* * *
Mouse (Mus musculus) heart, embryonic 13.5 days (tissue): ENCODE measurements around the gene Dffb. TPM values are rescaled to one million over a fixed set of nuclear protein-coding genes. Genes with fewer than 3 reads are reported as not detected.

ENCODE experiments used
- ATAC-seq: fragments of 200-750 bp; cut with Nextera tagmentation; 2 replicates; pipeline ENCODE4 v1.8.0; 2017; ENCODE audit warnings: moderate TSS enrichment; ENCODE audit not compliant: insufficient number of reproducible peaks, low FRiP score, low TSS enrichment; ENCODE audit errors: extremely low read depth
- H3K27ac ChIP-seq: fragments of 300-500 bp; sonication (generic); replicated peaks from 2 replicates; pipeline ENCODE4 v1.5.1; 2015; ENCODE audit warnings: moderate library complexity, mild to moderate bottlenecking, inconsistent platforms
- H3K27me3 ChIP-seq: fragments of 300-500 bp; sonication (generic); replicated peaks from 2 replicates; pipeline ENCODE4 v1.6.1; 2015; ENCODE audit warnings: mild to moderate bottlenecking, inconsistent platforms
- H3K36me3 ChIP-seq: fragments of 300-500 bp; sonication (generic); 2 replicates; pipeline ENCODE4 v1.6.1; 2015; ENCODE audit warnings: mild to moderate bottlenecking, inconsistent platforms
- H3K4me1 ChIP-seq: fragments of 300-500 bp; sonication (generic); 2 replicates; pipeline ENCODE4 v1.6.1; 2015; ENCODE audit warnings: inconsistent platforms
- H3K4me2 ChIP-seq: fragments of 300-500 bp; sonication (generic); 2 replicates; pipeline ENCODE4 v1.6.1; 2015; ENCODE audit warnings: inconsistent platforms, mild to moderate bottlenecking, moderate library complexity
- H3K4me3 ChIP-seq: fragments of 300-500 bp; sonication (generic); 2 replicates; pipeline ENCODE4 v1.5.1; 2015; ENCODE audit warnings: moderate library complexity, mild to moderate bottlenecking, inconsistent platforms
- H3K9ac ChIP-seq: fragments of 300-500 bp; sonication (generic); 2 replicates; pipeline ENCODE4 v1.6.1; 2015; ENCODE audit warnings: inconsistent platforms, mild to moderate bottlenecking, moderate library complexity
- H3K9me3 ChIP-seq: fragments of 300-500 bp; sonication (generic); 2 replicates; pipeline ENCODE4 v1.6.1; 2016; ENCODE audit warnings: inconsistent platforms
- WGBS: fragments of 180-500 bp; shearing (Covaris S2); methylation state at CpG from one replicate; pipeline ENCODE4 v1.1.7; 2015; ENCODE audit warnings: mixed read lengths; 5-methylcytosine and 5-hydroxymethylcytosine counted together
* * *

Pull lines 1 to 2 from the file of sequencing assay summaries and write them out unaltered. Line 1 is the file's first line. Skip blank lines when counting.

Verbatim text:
Mouse (Mus musculus) heart, embryonic 13.5 days (tissue): ENCODE measurements around the gene Dffb. TPM values are rescaled to one million over a fixed set of nuclear protein-coding genes. Genes with fewer than 3 reads are reported as not detected.

ENCODE experiments used